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Plant Mol Biol. 1995 Dec;29(5):1027-38.

A simplified procedure for the subtractive cDNA cloning of photoassimilate-responding genes: isolation of cDNAs encoding a new class of pathogenesis-related proteins.

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Institut für Pflanzengenetik und Kulturpflanzenforschung, Gatersleben, Germany.


Transgenic tobacco plants (ppa-1) constitutively expressing Escherichia coli pyrophosphatase behind the 35S CaMV promoter accumulate high levels of soluble sugars in their leaves [27]. These plants were considered a tool to study adaptation of leaves to photoassimilate accumulation at the molecular level. By differential hybridization of a subtractive library enriched for transcripts present in the transgenic plants 12 different cDNAs were isolated. By sequence analysis four cDNAs could be identified as 1-aminocyclopropane-1-carboxylate-oxidase and as three different pathogenesis-related proteins (PR-1b, PR-Q and SAR 8.2). Two cDNAs were homologous to a calmodulin-like protein from Arabidopsis and a human ribosomal protein L19 while six cDNA clones remained unknown. One of these clones (termed PAR-1 for photoassimilate-responsive) displayed features similar to pathogenesis-related proteins: Hybridizing transcripts, 1.2 and 1.0 kb in length, were strongly inducible by salicylate and accumulated in tobacco plants after infection with potato virus Y (PVY) both in infected and uninfected systemic leaves. PAR-1 transcripts also accumulated in wildtype leaves upon floating on glucose and sucrose whereas sorbitol and polyethylene glycol had no effect. Rescreening of the ppa-1 cDNA library with the PAR-1 cDNA as probe resulted in 25 hybridizing cDNAs which by homology were found to fall into three classes (PAR-1a, b, c). The cDNAs coding for PAR-1a and b were 90.6% homologous on the DNA level while both were less related to the PAR-1c cDNA (70.5% and 75.2% homologous, respectively). One open reading frame was identified in all three PAR-1 cDNA classes. Translation would result in proteins with a theoretical molecular mass of about 20 kDa. The N-terminal amino acid sequences resemble a signal peptide which would direct the proteins to the secretory pathway. Using selective 3' hybridization probes of the three PAR-1 cDNAs it was possible to discriminate the different transcripts. Both PAR-1a and PAR-1c mRNAs are induced in plants treated with PVY.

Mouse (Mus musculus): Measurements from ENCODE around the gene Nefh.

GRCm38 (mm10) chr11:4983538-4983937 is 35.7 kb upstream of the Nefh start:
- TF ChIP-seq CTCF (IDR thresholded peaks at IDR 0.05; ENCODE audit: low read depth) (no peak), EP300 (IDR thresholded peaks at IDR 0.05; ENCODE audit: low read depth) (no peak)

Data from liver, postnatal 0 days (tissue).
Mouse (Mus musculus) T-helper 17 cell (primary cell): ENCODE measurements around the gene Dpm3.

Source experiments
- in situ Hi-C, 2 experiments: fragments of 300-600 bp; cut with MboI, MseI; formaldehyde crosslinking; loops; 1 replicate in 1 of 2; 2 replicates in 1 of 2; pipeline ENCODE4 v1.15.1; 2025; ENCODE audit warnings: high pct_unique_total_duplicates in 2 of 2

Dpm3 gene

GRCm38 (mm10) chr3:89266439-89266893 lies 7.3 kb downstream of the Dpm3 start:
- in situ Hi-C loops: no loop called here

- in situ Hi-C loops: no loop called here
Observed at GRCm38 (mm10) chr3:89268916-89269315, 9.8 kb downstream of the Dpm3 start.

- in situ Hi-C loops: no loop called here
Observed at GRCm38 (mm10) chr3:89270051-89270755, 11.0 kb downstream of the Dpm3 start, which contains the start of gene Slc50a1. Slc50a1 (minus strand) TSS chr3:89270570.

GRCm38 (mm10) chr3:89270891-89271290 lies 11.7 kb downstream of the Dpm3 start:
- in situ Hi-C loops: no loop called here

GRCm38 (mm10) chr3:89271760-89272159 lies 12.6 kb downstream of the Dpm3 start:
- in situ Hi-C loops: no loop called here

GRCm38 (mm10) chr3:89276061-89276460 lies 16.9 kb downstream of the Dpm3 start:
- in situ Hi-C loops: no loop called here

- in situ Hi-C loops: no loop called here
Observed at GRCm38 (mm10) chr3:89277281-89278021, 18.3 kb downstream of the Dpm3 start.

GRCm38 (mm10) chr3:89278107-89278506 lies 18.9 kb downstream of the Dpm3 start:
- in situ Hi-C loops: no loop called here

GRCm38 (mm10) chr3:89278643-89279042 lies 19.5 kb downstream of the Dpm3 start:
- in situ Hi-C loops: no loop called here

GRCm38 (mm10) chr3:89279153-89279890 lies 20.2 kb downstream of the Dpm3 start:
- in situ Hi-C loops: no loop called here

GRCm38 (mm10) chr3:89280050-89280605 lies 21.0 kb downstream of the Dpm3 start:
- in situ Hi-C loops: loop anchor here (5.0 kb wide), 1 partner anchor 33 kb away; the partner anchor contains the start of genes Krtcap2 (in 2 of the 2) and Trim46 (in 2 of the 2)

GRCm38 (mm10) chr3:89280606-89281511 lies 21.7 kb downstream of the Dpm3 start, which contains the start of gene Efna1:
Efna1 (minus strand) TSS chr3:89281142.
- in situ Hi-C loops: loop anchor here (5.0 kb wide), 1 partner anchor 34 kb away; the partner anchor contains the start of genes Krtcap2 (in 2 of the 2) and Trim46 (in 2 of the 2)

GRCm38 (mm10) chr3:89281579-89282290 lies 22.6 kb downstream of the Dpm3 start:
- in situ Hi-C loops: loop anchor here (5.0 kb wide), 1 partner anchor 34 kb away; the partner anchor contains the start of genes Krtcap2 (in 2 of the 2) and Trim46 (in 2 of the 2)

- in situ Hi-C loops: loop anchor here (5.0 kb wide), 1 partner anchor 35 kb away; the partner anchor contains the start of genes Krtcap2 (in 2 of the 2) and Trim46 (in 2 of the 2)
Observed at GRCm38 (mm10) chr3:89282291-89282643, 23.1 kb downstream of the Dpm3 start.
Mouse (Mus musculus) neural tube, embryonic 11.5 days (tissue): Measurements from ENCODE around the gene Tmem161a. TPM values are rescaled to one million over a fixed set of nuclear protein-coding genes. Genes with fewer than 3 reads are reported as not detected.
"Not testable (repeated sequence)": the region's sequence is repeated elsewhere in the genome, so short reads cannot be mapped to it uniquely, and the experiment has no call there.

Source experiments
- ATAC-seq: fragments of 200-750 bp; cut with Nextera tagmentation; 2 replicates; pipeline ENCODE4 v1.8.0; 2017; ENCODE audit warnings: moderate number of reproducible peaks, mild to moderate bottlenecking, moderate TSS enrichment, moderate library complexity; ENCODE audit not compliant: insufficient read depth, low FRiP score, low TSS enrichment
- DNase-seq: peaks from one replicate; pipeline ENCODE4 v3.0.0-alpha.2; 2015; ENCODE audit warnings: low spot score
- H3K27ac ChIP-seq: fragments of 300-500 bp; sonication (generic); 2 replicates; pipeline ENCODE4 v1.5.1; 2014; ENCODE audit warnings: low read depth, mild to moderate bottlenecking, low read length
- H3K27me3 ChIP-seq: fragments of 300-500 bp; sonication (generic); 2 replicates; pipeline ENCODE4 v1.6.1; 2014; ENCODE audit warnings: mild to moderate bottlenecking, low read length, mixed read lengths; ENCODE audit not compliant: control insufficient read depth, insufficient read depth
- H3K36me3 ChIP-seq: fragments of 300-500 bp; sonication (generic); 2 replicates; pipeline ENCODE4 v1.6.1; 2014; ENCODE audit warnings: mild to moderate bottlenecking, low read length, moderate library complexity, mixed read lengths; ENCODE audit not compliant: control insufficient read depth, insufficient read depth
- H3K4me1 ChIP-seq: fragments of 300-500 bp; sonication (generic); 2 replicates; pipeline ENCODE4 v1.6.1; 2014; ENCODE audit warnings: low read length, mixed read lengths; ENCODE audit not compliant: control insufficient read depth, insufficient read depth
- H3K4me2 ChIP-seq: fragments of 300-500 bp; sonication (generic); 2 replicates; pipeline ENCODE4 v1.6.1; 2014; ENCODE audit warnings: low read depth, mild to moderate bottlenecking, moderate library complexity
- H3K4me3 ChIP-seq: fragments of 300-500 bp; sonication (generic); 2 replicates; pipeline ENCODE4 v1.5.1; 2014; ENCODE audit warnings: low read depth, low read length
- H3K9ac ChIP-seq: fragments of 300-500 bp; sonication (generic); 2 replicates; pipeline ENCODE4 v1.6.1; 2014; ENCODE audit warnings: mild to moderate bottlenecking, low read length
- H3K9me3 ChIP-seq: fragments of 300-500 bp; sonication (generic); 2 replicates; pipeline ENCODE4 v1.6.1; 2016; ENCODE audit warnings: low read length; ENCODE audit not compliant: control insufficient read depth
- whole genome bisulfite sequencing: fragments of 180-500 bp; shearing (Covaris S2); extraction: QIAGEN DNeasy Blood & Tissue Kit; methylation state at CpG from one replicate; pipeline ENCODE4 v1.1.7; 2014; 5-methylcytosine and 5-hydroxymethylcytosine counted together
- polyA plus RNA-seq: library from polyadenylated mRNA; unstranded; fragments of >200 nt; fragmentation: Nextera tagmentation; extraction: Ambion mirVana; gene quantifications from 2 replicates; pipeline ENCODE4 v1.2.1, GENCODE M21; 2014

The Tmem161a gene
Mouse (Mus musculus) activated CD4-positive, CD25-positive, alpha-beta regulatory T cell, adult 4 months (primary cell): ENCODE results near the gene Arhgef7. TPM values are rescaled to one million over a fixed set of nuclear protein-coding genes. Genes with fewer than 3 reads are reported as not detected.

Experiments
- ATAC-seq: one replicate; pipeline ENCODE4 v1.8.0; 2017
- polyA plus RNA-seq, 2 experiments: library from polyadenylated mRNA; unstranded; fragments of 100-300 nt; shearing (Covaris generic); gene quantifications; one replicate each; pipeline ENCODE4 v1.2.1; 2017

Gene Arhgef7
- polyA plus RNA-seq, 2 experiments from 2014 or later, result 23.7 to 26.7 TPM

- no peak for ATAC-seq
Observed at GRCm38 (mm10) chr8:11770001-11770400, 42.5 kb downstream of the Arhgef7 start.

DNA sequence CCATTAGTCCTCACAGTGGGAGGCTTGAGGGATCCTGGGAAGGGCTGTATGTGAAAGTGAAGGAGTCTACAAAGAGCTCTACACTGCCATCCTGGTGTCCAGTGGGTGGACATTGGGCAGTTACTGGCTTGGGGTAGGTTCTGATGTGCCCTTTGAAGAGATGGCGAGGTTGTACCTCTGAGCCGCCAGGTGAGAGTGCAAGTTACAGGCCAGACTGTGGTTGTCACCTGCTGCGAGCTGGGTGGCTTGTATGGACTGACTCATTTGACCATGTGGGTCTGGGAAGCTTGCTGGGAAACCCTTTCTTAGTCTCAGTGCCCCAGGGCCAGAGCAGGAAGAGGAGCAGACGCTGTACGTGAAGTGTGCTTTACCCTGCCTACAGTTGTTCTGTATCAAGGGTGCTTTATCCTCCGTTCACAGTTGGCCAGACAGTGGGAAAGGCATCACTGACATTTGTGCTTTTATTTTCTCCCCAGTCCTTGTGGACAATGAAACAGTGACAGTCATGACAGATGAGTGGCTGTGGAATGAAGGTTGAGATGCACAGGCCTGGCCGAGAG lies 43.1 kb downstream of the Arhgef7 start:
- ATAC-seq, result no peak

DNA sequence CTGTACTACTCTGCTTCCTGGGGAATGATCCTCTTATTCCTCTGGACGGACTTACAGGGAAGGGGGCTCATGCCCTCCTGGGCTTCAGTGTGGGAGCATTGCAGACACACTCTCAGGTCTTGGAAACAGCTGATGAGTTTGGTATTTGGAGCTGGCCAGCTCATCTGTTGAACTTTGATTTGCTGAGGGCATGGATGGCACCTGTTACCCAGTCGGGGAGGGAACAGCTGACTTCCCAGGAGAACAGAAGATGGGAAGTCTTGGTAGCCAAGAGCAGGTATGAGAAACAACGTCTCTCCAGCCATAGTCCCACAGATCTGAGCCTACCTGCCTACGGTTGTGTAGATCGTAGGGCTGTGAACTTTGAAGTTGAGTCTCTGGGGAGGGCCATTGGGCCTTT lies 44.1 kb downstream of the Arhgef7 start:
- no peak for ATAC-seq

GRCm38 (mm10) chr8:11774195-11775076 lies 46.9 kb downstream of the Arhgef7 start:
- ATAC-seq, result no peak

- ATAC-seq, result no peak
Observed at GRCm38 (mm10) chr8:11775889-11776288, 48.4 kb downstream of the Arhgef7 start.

[Indexed for MEDLINE]

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